A guide to source control with SourceTree for just about everybody

This past week I got a new book published. It has nothing to do with programming (although in a way it has everything to do with it). Working with artists and game designers over the past I noticed how difficult it was for them to learn how to use a source control tool, and how much their work suffered by it. They had to constantly depend on someone else, usually a programmer, to commit their changes to a project’s repo, and were completely cut out from the rest of the team as far as the workflow went.

Even through there were many GUI tools available, for Git and Mercurial, there were not that many easy to follow tutorials out there.

I use Git for everything I do. Absolutely everything: code, art, writing… I can’t imagine myself working without it. It’s like having super powers; you can control time. When something goes wrong and large sections of a project need to be reworked… there’s simply no better tool to help you out through the process.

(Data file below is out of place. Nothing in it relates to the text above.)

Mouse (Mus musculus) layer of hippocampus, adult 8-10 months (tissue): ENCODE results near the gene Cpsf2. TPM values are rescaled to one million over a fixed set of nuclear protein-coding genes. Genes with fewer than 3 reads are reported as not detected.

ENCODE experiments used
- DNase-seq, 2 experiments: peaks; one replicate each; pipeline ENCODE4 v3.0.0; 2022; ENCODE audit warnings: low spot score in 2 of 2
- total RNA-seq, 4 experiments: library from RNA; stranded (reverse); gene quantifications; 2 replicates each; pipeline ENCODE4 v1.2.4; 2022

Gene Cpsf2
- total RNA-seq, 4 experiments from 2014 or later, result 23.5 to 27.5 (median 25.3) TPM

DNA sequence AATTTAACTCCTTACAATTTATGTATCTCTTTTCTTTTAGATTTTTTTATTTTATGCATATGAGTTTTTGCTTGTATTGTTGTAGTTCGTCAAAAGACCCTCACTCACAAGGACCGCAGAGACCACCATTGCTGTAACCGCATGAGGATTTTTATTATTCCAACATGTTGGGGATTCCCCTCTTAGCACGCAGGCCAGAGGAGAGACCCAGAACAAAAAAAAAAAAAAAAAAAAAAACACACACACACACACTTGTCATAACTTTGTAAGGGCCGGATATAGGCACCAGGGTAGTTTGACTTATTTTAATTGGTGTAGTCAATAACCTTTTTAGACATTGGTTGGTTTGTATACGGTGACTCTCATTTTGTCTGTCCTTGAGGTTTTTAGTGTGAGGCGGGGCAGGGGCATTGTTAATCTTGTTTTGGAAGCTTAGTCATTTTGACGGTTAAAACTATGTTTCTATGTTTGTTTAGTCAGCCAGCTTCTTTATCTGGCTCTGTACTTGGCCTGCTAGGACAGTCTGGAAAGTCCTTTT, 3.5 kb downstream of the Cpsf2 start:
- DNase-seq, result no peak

So this book is about that, it’s about Git and about SourceTree, and how all your digital work can benefit from using source control.

So this book is a careful, step-by-step guide to all that, for coders and non-coders.

If you know an artist out there who needs this thing, let him or her know.

The book is called Learning Source Control with Git and SourceTree